possible if, in coming to you, I did not bring the very thing you
require."

"I am distressed to be obliged to persist, madame," said Colbert, after a
silence which enabled the duchesse to sound the depths of his
dissimulation, "but I must warn you that, for the last six years,
denunciation after denunciation has been made against M. Fouquet, and he
has remained unshaken and unaffected by them."

"There is a time for everything, Monsieur Colbert; those who were the
authors of those denunciations were not called Madame de Chevreuse, and
they had no proofs equal to the six letters from M. de Mazarin which
establish the offense in question."

"The offense!"

"The crime, if you like it better."

"The crime! committed by M. Fouquet!"

"Nothing less.  It is rather strange, M. Colbert, but your face, which
just now was cold and indifferent, is now positively the very reverse."

"A crime!"

"I am delighted to see that it makes an impression upon you."

"It is because that word, madame, embraces so many things."

"It embraces the post of superintendent of finance for yourself, and a
letter of exile, or the Bastile, for M. Fouquet."

"Forgive me, madame la duchesse, but it is almost impossible that M.
Fouquet can be exiled; to be imprisoned or disgraced, that is already a
great deal."

"Oh, I am perfectly aware of what I am saying," returned Madame de
Chevreuse, coldly.  "I do not live at such a distance from Paris as not
to know what takes place there.  The king does not like M. Fouquet, and
he would willingly sacrifice M. Fouquet if an opportunity were only given
him."

"It must be a good one, though."

"Good enough, and one I estimate to be worth five hundred thousand
francs."

"In what way?" said Colbert.

"I mean, monsieur, that holding this opportunity in my own hands, I will
not allow it to be transferred to yours except for a sum of five hundred
thousand francs."

"I understand you perfectly, madame.  But since you have fixed a price
for the sale, let me now see the value of the articles to be sold."

"Oh, a mere trifle; six letters, as I have already told you, from M. de
Mazarin; and the autographs will most assuredly not be regarded as too
highly priced, if they establish, in an irrefutable manner, that M.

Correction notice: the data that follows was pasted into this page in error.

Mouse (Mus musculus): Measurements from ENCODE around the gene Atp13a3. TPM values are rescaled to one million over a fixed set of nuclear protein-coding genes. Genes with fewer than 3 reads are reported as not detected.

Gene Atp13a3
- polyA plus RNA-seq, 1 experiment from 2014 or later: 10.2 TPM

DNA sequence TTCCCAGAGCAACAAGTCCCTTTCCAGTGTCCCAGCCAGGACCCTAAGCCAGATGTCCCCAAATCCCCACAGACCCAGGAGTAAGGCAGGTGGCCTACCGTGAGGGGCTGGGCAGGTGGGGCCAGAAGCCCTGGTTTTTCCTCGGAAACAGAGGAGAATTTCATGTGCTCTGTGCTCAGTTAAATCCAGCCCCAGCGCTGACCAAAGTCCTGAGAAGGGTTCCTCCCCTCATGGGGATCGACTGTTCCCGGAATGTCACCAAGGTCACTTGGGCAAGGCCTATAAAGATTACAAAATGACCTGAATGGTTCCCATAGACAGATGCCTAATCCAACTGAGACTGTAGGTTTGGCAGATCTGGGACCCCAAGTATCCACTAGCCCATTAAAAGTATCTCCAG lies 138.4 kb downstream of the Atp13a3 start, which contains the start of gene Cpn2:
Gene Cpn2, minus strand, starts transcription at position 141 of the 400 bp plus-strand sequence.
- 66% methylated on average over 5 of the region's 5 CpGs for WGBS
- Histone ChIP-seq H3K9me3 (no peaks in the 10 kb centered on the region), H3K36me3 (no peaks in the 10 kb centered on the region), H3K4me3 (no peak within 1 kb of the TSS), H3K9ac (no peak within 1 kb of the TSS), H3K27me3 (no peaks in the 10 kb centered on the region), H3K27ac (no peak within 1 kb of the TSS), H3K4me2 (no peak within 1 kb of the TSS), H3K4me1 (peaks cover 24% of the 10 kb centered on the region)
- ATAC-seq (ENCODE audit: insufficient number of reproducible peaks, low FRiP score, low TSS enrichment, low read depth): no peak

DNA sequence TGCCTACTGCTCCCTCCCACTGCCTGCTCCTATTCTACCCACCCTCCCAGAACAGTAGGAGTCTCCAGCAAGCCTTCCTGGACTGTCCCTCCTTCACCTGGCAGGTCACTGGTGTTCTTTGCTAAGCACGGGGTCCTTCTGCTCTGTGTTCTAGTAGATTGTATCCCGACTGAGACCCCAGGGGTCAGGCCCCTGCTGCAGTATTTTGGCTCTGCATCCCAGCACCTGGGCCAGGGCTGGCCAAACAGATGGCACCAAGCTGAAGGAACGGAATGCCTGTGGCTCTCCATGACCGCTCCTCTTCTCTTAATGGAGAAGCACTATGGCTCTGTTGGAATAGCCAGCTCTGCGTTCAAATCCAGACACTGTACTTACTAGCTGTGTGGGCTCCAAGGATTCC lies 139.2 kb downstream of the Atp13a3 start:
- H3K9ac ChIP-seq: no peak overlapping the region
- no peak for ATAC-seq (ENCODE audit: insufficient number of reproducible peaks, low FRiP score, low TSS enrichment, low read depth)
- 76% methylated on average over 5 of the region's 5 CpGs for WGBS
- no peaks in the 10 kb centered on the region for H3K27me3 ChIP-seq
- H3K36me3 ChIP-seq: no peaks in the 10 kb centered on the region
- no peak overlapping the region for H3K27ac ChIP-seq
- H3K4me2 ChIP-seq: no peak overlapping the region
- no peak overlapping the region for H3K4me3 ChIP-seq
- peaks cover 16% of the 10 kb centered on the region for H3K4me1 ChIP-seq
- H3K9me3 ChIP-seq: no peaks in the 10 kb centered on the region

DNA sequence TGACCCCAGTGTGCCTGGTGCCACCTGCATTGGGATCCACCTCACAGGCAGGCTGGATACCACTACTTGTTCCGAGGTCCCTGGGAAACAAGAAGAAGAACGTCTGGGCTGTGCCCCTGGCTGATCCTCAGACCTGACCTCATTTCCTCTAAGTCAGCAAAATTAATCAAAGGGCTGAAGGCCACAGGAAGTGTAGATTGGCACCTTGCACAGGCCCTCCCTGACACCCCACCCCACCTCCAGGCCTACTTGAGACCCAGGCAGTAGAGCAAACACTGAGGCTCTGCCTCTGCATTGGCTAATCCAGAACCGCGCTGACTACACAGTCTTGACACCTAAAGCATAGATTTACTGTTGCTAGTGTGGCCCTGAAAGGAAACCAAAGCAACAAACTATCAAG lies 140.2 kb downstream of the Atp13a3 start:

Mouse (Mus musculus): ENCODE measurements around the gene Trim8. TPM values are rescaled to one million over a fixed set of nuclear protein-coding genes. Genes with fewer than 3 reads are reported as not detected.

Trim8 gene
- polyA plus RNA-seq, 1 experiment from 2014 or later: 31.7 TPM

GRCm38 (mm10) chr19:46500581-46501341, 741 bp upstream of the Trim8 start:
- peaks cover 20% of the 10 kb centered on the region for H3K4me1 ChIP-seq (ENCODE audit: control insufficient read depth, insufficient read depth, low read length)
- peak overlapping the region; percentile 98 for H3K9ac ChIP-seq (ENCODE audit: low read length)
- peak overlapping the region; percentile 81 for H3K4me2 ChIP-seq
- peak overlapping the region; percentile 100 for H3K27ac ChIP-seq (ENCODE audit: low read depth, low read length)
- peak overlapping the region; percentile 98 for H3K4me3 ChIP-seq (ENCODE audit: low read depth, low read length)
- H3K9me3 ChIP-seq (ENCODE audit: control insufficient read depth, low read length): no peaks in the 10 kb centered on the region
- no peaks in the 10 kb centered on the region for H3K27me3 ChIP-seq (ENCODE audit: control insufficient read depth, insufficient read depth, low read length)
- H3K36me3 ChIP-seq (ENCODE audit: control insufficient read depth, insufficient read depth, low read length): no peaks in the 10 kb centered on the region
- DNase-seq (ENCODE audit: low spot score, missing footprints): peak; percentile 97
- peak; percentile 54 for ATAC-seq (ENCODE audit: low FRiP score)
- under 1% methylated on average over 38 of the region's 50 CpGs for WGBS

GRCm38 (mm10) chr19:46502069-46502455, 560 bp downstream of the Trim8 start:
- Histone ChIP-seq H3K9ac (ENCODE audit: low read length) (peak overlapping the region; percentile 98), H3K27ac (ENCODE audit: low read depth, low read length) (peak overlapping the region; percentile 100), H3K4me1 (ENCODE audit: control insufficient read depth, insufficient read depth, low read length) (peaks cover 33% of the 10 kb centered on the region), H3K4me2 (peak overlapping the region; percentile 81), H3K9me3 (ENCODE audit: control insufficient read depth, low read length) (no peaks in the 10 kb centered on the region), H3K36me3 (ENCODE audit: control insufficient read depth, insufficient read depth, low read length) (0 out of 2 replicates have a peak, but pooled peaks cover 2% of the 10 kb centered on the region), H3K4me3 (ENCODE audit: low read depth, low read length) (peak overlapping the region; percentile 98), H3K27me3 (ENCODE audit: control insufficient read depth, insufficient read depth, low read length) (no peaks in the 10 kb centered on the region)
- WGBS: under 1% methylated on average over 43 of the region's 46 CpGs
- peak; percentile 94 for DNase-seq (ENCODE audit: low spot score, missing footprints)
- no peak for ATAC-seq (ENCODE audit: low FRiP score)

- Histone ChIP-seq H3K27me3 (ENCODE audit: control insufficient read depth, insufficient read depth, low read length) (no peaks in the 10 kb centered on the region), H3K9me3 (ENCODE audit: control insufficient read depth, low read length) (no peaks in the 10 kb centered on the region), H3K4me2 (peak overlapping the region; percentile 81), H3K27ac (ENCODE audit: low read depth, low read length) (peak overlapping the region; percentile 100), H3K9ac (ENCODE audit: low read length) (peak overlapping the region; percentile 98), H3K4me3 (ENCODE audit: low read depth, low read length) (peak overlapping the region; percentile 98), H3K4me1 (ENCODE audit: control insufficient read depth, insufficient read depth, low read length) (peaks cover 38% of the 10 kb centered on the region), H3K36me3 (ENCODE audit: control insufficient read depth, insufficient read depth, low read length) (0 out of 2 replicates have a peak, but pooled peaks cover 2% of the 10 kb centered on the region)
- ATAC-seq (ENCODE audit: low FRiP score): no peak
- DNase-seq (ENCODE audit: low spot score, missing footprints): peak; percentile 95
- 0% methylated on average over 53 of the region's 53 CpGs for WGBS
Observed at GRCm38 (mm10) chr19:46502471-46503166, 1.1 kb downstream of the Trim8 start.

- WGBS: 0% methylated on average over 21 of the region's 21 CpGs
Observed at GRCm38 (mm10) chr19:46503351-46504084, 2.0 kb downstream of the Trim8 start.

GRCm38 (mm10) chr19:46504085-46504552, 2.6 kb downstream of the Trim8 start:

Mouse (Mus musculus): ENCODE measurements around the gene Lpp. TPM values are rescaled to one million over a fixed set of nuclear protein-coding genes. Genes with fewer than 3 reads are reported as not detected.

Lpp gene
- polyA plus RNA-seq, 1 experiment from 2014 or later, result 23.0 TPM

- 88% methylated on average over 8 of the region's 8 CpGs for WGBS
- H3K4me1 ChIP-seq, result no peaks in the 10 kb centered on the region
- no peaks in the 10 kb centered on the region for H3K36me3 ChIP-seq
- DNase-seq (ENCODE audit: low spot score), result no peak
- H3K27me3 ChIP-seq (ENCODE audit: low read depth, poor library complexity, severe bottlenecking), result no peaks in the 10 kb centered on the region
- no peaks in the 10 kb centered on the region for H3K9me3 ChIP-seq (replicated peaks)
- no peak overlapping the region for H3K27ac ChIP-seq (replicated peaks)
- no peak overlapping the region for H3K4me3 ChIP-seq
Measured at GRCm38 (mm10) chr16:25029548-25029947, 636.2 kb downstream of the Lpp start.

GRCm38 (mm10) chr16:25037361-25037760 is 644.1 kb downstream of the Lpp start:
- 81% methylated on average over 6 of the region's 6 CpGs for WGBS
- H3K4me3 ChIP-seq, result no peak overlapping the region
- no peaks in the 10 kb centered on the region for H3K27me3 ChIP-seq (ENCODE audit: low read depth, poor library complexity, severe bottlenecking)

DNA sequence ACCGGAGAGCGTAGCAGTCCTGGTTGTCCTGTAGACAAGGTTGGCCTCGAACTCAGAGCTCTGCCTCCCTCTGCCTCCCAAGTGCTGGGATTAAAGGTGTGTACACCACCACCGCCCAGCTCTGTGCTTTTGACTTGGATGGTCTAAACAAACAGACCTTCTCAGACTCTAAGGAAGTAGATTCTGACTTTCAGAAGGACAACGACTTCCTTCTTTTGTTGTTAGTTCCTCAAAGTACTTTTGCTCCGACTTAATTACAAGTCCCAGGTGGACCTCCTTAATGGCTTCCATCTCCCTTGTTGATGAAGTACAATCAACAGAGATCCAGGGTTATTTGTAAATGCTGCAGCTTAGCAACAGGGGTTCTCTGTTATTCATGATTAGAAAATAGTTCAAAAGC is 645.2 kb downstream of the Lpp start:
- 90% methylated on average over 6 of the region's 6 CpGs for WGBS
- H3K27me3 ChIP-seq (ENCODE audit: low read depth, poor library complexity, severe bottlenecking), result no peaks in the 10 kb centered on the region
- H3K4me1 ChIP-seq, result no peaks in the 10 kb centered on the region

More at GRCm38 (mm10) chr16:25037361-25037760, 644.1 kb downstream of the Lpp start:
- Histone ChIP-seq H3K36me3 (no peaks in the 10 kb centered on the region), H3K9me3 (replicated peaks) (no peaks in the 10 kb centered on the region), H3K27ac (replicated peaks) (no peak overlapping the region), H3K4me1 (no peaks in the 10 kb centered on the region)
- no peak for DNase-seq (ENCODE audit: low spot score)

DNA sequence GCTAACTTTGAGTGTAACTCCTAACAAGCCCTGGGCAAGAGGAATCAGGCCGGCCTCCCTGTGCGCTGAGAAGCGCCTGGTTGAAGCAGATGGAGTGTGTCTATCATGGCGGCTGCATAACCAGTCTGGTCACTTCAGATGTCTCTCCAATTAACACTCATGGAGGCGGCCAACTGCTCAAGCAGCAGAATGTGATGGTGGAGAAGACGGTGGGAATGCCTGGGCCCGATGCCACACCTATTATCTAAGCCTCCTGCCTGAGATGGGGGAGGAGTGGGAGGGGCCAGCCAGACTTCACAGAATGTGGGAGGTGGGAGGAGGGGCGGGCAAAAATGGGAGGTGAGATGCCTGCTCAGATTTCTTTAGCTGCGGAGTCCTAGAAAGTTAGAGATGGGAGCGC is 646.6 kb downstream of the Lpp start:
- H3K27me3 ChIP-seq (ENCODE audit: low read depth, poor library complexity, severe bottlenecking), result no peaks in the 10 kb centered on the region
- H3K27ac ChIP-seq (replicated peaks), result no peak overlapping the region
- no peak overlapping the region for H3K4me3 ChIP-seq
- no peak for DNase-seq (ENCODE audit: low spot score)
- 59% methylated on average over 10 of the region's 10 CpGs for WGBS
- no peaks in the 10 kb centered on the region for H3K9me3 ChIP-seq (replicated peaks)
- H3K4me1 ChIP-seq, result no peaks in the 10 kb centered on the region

Fouquet has embezzled large sums of money from the treasury and
appropriated them to his own purposes."

"In an irrefutable manner, do you say?" observed Colbert, whose eyes
sparkled with delight.

"Perfectly so; would you like to read the letters?"

"With all my heart!  Copies, of course?"

"Of course, the copies," said the duchesse, as she drew from her bosom a
small packet of papers flattened by her velvet bodice.  "Read," she said.

Colbert eagerly snatched the papers and devoured them.  "Excellent!" he
said.

"It is clear enough, is it not?"

"Yes, madame, yes; M. Mazarin must have handed the money to M. Fouquet,
who must have kept it for his own purposes; but the question is, what
money?"

"Exactly, - what money; if we come to terms I will join to these six
letters a seventh, which will supply you with the fullest particulars."

Colbert reflected.  "And the originals of these letters?"

"A useless question to ask; exactly as if I were to ask you, Monsieur
Colbert, whether the money-bags you will give me will be full or empty."

"Very good, madame."

"Is it concluded?"

"No; for there is one circumstance to which neither of us has given any
attention."

"Name it!"

"M. Fouquet can be utterly ruined, under the legal circumstances you have
detailed, only by means of legal proceedings."

"Well?"

"A public scandal, for instance; and yet neither the legal proceedings
nor the scandal can be commenced against him."

"Why not?"

"Because he is procureur-general of the parliament; because, too, in
France, all public administrators, the army, justice itself, and
commerce, are intimately connected by ties of good-fellowship, which
people call _espirit de corps_.  In such a case, madame, the parliament
will never permit its chief to be dragged before a public tribunal; and
never, even if he be dragged there by royal authority, never, I say, will
he be condemned."

"Well, Monsieur Colbert, I do not see what I have to do with that."

"I am aware of that, madame; but I have to do with it, and it
consequently diminishes the value of what you have brought to show me.
What good can a proof of a crime be to me, without the possibility of
obtaining a condemnation?"

"Even if he be only suspected, M. Fouquet will lose his post of
superintendent."

"Is that all?" exclaimed Colbert, whose dark, gloomy features were
momentarily lighted up by an expression of hate and vengeance."

"Ah! ah!  Monsieur Colbert," said the duchesse, "forgive me, but I did
not think you were so impressionable.  Very good; in that case, since you
need more than I have to give you, there is no occasion to speak of the
matter at all."

"Yes, madame, we will go on talking of it; only, as the value of your
commodities had decreased, you must lower your pretensions."

"You are bargaining, then?"